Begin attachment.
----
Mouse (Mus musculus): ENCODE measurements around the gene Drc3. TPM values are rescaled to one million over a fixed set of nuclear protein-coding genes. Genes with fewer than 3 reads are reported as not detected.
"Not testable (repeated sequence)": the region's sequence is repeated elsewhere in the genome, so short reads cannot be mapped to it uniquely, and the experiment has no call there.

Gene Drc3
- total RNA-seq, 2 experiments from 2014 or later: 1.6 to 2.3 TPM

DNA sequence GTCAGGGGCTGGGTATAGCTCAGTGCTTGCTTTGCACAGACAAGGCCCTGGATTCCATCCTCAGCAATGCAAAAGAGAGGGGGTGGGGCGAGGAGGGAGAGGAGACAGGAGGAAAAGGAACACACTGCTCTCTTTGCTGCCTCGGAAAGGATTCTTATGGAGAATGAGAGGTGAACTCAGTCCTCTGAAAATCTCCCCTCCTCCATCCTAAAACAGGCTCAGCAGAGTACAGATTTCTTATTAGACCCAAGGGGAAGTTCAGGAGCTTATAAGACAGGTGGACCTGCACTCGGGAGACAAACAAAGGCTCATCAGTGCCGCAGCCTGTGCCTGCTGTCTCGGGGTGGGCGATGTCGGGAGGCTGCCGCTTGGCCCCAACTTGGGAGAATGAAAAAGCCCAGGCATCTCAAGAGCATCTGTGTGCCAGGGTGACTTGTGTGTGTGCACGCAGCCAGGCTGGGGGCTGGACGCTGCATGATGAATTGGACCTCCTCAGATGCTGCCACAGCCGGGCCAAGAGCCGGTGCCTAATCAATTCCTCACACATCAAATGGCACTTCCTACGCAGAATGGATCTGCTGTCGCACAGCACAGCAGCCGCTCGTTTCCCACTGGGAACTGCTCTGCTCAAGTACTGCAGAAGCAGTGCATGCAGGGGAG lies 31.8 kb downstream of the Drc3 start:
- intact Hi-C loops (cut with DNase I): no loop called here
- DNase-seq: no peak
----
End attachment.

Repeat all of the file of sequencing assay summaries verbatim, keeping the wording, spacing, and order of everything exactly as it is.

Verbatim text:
Mouse (Mus musculus): ENCODE measurements around the gene Drc3. TPM values are rescaled to one million over a fixed set of nuclear protein-coding genes. Genes with fewer than 3 reads are reported as not detected.
"Not testable (repeated sequence)": the region's sequence is repeated elsewhere in the genome, so short reads cannot be mapped to it uniquely, and the experiment has no call there.

Gene Drc3
- total RNA-seq, 2 experiments from 2014 or later: 1.6 to 2.3 TPM

DNA sequence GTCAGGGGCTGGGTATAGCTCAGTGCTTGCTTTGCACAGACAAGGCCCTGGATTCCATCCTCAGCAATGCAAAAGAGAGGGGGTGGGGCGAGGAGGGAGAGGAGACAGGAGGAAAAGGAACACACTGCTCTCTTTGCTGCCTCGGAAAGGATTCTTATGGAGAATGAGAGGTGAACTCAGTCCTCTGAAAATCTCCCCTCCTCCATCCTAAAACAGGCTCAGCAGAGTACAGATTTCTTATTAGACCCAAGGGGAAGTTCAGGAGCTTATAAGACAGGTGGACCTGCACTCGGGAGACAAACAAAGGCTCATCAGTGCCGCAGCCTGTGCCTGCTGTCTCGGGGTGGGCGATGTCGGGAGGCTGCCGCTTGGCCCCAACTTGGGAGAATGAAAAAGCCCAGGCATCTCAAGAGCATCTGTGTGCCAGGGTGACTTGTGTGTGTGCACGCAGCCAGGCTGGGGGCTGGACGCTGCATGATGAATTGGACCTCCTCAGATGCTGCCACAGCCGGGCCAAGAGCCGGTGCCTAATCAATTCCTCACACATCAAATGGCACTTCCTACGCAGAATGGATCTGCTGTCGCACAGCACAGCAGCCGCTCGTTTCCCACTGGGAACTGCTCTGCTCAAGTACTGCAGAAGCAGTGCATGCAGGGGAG lies 31.8 kb downstream of the Drc3 start:
- intact Hi-C loops (cut with DNase I): no loop called here
- DNase-seq: no peak